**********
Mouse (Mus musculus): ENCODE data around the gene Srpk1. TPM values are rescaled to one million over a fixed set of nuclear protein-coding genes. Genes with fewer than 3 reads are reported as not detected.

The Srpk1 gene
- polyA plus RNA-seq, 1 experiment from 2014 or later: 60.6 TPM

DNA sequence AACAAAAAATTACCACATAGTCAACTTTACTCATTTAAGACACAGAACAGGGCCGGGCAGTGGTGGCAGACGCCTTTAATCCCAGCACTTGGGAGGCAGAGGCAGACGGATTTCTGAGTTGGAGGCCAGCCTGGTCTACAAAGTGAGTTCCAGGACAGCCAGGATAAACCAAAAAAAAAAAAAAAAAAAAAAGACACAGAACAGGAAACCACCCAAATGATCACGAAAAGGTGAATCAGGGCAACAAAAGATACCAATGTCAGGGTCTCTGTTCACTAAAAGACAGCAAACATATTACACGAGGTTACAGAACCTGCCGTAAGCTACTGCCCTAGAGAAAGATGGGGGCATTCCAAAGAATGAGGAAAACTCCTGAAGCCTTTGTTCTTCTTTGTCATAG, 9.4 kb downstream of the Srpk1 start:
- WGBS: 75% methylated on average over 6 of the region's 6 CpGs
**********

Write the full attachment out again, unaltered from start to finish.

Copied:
Mouse (Mus musculus): ENCODE data around the gene Srpk1. TPM values are rescaled to one million over a fixed set of nuclear protein-coding genes. Genes with fewer than 3 reads are reported as not detected.

The Srpk1 gene
- polyA plus RNA-seq, 1 experiment from 2014 or later: 60.6 TPM

DNA sequence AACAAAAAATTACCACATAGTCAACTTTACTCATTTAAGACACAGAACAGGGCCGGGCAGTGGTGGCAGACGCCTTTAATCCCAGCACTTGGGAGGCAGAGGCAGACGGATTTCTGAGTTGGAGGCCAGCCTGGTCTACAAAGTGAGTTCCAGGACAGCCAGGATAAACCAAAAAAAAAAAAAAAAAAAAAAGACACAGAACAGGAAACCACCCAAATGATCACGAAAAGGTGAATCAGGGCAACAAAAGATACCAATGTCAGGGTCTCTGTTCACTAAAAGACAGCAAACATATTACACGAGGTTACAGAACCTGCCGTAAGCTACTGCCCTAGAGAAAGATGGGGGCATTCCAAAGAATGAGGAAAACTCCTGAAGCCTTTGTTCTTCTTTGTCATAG, 9.4 kb downstream of the Srpk1 start:
- WGBS: 75% methylated on average over 6 of the region's 6 CpGs